The Donatist spirit remains alive and well in modern fundagelicalism — in its way.
Every single time a Christian leader steps out of line with the culture wars (or, increasingly, leaves the tribe), the rest of the flock frets and stresses over whether or not to throw out every book they have by that person. This defection represents some huge flaw in the dissenter that infects all their previous work backwards. Thus, every single book published, every word spoken, becomes suspect.
Interestingly, disgraced Christian leaders don’t suffer that scrutiny and second-guessing. They still play the Pretendy Game to the fullest extent possible. Often, they even drill down harder on the Pretendy Game in the wake of disgrace. I don’t think any Christians ask if their baptisms and marriages count if the wizard performing these rituals is in a state of disgrace right then.
No, Christians only scrutinize and second-guess those who flat-out leave the playing field. When Ed Stetzer wrote about being in “a season of deep lament” over the disgrace of various heroes of his, he never wondered if he should throw out all the books they’d written or stop believing whatever they taught. Apostasy and heresy remain their concerns, not so much the sinfulness of the wizard.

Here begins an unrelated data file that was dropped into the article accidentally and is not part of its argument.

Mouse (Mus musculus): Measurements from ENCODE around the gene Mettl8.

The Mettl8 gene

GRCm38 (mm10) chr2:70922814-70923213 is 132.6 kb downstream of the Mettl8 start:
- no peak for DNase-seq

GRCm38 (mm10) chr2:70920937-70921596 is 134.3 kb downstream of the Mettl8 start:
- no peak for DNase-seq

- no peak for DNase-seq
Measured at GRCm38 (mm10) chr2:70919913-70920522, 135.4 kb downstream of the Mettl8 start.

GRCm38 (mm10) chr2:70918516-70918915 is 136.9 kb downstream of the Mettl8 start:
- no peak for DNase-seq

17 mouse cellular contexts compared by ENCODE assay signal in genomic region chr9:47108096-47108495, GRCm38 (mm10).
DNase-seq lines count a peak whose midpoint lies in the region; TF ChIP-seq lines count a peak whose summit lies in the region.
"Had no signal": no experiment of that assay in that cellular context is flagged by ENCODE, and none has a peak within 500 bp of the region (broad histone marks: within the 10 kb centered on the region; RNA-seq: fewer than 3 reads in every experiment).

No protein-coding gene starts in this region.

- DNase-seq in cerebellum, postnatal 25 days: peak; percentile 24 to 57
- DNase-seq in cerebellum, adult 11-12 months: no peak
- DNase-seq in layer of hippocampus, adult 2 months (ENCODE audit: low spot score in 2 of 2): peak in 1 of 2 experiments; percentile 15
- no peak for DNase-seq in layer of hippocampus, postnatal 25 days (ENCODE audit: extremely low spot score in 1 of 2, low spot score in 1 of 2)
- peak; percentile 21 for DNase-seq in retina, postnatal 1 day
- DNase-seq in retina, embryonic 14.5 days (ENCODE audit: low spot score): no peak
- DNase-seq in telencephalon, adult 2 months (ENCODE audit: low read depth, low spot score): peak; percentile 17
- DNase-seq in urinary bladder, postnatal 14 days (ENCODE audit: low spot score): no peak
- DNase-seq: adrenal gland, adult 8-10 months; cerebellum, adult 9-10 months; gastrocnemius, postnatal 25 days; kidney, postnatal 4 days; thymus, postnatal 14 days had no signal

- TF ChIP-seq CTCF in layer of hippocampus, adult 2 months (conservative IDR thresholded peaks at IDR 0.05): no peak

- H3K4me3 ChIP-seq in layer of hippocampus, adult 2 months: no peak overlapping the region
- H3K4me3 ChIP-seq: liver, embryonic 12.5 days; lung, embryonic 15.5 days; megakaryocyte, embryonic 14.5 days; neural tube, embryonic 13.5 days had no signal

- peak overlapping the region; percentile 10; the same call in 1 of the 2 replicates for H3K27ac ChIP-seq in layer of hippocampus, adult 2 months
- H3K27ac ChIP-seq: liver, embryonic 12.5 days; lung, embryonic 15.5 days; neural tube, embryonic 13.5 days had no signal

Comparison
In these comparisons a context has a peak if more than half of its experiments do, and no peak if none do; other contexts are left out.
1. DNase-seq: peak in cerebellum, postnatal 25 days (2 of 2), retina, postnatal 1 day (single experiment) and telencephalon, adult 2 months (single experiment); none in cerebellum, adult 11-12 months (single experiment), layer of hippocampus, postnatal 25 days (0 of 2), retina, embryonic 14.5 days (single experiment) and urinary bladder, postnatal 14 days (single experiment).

I bet the Donatists would have considered these folks lightweights.
Fixing the Damage.
Of course, Catholic flocks today can easily gain peace of mind if they’re concerned about the validity of their baptisms, marriages, etc. Literally anybody can perform a valid baptism ritual — even an atheist. Likewise, priests stand at the ready to re-perform marriages.
For Matthew Hood, though, his concern runs deeper. Sure, his superiors re-baptized and re-ordained him in August. But now, his superiors must find all the babies that that deacon also baptized incorrectly. I’m sure they’re carefully scrutinizing Hood’s own actions as a priest, as well.
And to think: the only reason Matthew Hood caught the baptism mistake at all is that someone took video of the event!
I think that’s what’s freaking Catholics out about the whole situation. In 1990, very few families owned video recording cameras. So many thousands of Catholics might be out there wandering the world (and performing rituals even) while not being properly baptized at all, and who’d even know?
Authoritarians just disintegrate under that kind of uncertainty.
An uncertainty about a wedding’s validity became a plotline in the sequel to My Big Fat Greek Wedding in 2015. Even then, though, it involved a legal uncertainty.
I hope a few Christians start to notice that all of this stuff represents a kind of magical thinking. If any gods exist, I just can’t imagine them caring even one iota about the exact wording of a magic ritual. Surely, gods aren’t nearly so limited.
But people sure can be, and often are. Once again, I’m struck by this truth: people create gods in their own image.
NEXT UP: I want to tell them: Look, it’s ALL Build-a-Bear Christianity, FFS. We’ll dive into the more-hardcore-than-thou crowd’s hatred of fluffybunnies. (Every pagan and ex-pagan here knows that word.) See you tomorrow!